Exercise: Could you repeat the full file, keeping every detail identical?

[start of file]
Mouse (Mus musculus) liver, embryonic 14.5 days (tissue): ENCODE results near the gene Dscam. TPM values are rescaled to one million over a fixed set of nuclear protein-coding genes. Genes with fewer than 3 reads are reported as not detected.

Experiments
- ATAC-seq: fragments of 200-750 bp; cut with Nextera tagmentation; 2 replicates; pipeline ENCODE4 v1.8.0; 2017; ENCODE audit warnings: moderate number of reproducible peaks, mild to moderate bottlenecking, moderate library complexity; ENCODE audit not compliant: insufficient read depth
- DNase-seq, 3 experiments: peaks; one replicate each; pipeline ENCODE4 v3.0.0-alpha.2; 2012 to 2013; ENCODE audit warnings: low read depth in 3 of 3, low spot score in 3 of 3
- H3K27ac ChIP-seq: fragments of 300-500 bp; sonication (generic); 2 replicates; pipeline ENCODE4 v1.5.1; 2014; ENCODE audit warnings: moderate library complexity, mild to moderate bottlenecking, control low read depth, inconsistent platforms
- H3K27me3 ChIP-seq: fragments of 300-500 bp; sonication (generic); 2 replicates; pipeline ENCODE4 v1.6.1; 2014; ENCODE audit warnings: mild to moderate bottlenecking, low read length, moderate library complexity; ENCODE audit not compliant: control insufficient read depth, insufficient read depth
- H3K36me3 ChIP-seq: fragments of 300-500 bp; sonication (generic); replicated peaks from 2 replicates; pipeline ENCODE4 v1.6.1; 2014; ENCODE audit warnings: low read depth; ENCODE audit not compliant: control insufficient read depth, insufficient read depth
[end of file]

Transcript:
Mouse (Mus musculus) liver, embryonic 14.5 days (tissue): ENCODE results near the gene Dscam. TPM values are rescaled to one million over a fixed set of nuclear protein-coding genes. Genes with fewer than 3 reads are reported as not detected.

Experiments
- ATAC-seq: fragments of 200-750 bp; cut with Nextera tagmentation; 2 replicates; pipeline ENCODE4 v1.8.0; 2017; ENCODE audit warnings: moderate number of reproducible peaks, mild to moderate bottlenecking, moderate library complexity; ENCODE audit not compliant: insufficient read depth
- DNase-seq, 3 experiments: peaks; one replicate each; pipeline ENCODE4 v3.0.0-alpha.2; 2012 to 2013; ENCODE audit warnings: low read depth in 3 of 3, low spot score in 3 of 3
- H3K27ac ChIP-seq: fragments of 300-500 bp; sonication (generic); 2 replicates; pipeline ENCODE4 v1.5.1; 2014; ENCODE audit warnings: moderate library complexity, mild to moderate bottlenecking, control low read depth, inconsistent platforms
- H3K27me3 ChIP-seq: fragments of 300-500 bp; sonication (generic); 2 replicates; pipeline ENCODE4 v1.6.1; 2014; ENCODE audit warnings: mild to moderate bottlenecking, low read length, moderate library complexity; ENCODE audit not compliant: control insufficient read depth, insufficient read depth
- H3K36me3 ChIP-seq: fragments of 300-500 bp; sonication (generic); replicated peaks from 2 replicates; pipeline ENCODE4 v1.6.1; 2014; ENCODE audit warnings: low read depth; ENCODE audit not compliant: control insufficient read depth, insufficient read depth